19.05.15. Birdlog (Team Tuesday Birders do Frodsham Marsh)
Team Tuesday field trip brought them to a very blustery with the threat of rain and sunshine to start their field trip at the marsh on the motorway bridge off Marsh Lane this morning. We followed the track out along Brook Furlong Lane splitting off to follow the edge of Redwall reed bed along the Weaver Causeway to the Weaver Bend alongside the I.C.I tank before retracing our steps back to the motorway bridge and then onto No.6 and No.3 tanks, three and a half hours later and back to the cars for home.
Brook Furlong Lane rang out to the sound of wind and summer with both Whitethroat and Blackcap being the most notable songsters. The most notable birds seen at the start of the walk were a couple of Red-legged Partridge and presumably birds ‘put down’ by the local shooting group.
Reaching the River Weaver, Reed and Sedge Warblers were keeping a low profile by singing down in the bottom of the Phragmites reed beds with the occasional bird venturing up to see what was going one. On the river hundreds of hirundines and Common Swifts were hawking low over the water and grassy banks providing some stunning views of these aerial birds. There were 4 Great Crested Grebes with 8 Gadwall, 87 Tufted Duck, Oystercatcher, Redshank and a mobile flock of 200 Black-tailed Godwit.
Eventually we reached the Weaver Bend where more Tufted Duck and even more Common Shelduck were attempting to find shelter below the banks of Weston Marsh tank. A Common Tern was by far the highlight of the day when one flew in from the north-east and headed straight back out to the Mersey estuary.
Below the banks of The Lum more Gadwall were present and a couple of pullis Lapwing were feeding along the muddy margins of one of the Shooters’ Pools. The paths were swathed in cow parsley and fall by the wayside oilseed rape but due to the cold wind no insects or butterflies were observed!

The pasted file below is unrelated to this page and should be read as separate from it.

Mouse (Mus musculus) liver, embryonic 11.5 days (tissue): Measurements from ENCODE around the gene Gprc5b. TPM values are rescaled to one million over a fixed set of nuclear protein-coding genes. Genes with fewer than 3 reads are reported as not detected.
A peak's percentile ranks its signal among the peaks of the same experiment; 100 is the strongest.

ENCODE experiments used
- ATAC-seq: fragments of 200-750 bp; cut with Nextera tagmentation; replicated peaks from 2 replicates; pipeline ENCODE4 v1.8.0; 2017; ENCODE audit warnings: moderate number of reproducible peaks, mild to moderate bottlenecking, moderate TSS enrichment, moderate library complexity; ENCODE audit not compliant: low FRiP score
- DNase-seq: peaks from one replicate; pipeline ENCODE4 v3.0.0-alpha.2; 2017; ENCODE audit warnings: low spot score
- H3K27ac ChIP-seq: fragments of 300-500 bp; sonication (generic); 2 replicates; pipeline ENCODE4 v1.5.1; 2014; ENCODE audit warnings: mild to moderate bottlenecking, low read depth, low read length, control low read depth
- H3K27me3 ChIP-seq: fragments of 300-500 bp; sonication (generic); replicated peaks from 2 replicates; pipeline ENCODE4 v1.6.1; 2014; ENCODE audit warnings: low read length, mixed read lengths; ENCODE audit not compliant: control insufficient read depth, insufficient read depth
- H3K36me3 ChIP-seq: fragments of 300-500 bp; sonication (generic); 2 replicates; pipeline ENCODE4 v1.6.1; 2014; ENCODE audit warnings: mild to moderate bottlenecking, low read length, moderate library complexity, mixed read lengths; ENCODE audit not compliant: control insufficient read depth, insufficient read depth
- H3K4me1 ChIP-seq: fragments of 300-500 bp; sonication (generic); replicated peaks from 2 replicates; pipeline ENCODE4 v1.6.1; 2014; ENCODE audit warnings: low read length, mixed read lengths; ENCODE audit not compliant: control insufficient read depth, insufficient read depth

After heading back into the challenging wind we made our way to Moorditch Lane where we continued to bird watch en route. No.6 tank still held a pair of nesting Grey Heron despite the rising water level and 34 Tufted Duck joined the ever-present Common Shelduck. 120 Dunlin were with a flock of 16 Ringed Plover and were sheltering inside the cracked mud.
The mitigation on No.3 tank had a smaller flock of Dunlin with a handful of Ringed Plover. 6 Avocet were notable here and ended a good watch with good company in not so good weather.
After the group left I continued to watch over the area and typically as the last person disappeared into the day, out popped the male Marsh Harrier quartering the reed beds on No.6 tank. The ‘Snowdrop’ ferry boat sailed through on its way to Eastham Locks and looked odd with Avocets in the same scope view.
Observers: Team Tuesday https://ttbirders.wordpress.com/ and WSM (and images).